Over the last 40 years, studies have shown that female officers are less authoritarian in their approach to policing, less reliant on physical force and are more effective communicators. Most importantly, female officers are better at defusing potentially violent confrontations before those encounters turn deadly.
This research was prompted by widespread speculation that women, who began joining police departments in larger numbers in the early 1970s, would fail as patrol officers. One of the earliest studies, sponsored by the Police Foundation in 1974, found that women encountered many of the same kinds of situations (involving angry, drunk or violent individuals) and were as capable as men. The study’s most important finding, though, was that “women act less aggressively and they believe in less aggression.” The researchers predicted “the presence of women may stimulate increased attention to the ways of avoiding violence and cooling violent situations without resorting to the use of force.”
Subsequent studies have reached the same conclusions: In a 1988 article in the Journal of Police Science and Administration researcher Joseph Balkin reviewed the U.S. and international research spanning 14 years on the involvement of women in police work. He found uniformly that women not only perform the job of policing effectively, but are better able to defuse potentially violent situations: “Policemen see police work as involving control through authority,” he wrote, “while policewomen see it as a public service.”
The full impact of these differences would be revealed again in the startling findings of the 1992 Christopher Commission report on police brutality in the Los Angeles Police Department. The commission was created in the aftermath of the Rodney King beating and the subsequent devastating riots: “Virtually every indicator examined by the commission establishes that female LAPD officers are involved in excessive use of force at rates substantially below those of male officers.” The commission explained: “Many officers, both male and female, believe female officers are less personally challenged by defiant suspects and feel less need to deal with defiance with immediate force or confrontational language.”
A 2002 study by the National Center for Women & Policing of excessive force incidents in seven major city police departments found that “the average male officer is over eight and a half times more likely than his female counterpart to have an allegation of excessive force sustained against him … [and] two to three times more likely than the average female officer to have a citizen name him in a complaint of excessive force.”
More recent data spanning 2004 to 2014 from the Denver, Indianapolis, Washington, D.C., and Kansas City police departments, reflect these earlier results: Women are named significantly less often than their male counterparts in excessive force complaints.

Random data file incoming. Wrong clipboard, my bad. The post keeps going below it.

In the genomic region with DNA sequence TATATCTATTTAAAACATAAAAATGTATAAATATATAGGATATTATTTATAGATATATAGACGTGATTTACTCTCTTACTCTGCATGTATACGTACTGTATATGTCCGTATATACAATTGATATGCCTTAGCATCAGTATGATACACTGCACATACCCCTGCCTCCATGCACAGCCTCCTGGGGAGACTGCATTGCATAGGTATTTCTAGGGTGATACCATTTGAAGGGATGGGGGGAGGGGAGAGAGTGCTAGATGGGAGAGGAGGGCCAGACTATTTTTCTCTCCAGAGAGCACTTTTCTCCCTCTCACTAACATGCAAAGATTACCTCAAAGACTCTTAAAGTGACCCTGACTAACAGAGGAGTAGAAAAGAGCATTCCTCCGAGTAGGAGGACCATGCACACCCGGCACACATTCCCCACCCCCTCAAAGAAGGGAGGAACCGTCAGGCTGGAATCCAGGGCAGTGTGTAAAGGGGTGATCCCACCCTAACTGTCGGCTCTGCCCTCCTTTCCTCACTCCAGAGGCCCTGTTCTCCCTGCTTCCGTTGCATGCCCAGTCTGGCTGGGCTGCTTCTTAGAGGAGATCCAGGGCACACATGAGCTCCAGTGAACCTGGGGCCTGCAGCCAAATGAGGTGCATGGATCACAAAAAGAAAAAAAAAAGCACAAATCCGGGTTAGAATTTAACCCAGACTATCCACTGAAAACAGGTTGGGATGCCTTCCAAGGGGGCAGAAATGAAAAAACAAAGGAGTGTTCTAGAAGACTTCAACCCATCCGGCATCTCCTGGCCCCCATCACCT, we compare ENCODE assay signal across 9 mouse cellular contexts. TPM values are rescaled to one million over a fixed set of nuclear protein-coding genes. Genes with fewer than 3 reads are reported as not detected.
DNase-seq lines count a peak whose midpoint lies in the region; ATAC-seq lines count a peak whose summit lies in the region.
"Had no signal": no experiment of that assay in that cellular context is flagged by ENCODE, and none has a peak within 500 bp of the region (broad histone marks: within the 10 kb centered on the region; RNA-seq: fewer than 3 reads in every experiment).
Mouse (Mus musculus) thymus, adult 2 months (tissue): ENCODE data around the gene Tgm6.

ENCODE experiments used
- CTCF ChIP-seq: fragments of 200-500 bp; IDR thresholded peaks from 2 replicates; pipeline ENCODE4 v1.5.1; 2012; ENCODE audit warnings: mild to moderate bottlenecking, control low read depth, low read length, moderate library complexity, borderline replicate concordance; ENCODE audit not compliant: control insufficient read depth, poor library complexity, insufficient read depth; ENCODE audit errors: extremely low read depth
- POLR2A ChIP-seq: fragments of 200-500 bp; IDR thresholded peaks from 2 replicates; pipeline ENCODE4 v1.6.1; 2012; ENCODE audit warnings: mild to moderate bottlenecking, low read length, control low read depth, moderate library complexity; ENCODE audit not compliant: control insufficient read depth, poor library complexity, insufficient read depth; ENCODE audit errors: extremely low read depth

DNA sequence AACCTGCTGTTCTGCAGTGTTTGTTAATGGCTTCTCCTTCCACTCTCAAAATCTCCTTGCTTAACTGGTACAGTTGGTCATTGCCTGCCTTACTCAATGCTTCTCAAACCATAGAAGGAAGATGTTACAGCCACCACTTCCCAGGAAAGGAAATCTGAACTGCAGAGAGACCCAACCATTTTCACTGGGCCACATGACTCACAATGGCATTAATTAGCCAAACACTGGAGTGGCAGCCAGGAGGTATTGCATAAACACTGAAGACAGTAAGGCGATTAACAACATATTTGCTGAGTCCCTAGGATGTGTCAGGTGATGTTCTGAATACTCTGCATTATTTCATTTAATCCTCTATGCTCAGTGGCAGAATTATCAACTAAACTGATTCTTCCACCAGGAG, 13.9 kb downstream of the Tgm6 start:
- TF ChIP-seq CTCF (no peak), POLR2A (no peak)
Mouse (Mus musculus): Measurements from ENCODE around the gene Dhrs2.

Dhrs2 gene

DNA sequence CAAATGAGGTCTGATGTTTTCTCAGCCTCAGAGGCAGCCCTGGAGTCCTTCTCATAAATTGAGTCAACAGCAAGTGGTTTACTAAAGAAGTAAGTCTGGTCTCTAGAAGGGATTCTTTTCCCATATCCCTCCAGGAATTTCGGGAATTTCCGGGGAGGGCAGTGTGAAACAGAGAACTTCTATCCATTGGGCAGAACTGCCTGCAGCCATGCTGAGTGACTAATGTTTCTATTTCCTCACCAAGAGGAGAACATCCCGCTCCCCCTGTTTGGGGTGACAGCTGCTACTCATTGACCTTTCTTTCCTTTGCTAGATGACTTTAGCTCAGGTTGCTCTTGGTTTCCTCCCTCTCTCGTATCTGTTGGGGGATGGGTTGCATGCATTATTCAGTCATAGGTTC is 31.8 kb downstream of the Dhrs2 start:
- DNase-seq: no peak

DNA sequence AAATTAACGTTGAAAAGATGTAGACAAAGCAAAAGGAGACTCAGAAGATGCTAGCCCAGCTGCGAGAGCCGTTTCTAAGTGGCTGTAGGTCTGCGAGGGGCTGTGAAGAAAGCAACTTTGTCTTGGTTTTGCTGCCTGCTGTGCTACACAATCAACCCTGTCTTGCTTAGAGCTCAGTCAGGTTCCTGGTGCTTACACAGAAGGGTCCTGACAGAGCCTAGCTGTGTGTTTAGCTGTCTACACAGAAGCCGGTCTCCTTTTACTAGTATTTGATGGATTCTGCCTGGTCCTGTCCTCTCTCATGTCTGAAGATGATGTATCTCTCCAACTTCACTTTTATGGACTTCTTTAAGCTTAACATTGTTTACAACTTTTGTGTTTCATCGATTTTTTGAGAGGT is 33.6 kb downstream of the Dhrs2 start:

Comments are closed.
Commenting on this item is available only to members of the site. You can sign in here or create an account here.
@1: cops are human and have human failings. we ask them to do a really horrible job. they need the patience of saints. if they overreact to provocations like spit, then they don't need to be cops, to say nothing of itchy trigger fingers. violence has to be in their toolkit, but it needs to be used sparingly and mindfully.
I'm not so sure I don't necessarily not disagree with you there.
@1 of course they are waging a war against the poor, brown, or otherwise "inferiors" of our culture. It's one of the primary reasons people join the police force.
First you're kinda being sexist. Women are every bit as capable of being aggressive fascist bullies as male cops. They aren't all sensitive fluffy kittens or what the fuck ever.
Second it's the very culture of policing in this country. It may have evolved from traditional gender roles but there are other countries like Denmark with a tradition of mostly white male cops that aren't total abusive macho bullies. So it's not just some reflection of identity politics.
I'll tell you what it is it's this reactionary macho culture which has evolved in response to a violent society awash in guns. Our cops feel like they care under siege so they all act like they're in a combat zones. White. Black. Male and female cops. They've decided they're warriors not police. And everyone else is the enemy.
Also, looking at the officer in question: When did SPD start hiring Neanderthals?
At least it's something.
After Ian Burke shot John T Williams to death, in the back, in cold blood, he didn't even get suspended. He got off scott-free.
Maybe things are changing, after all?
Meanwhile, Clark Allen Dickson was certified as a police officer in WA in September 2004, after being hired in April 2004 by SPD. (often police are certified through on the job training). He lives in Mill Creek with his wife and son.
Better question. Why would any qualified and also sane person want to be Seattle police officer?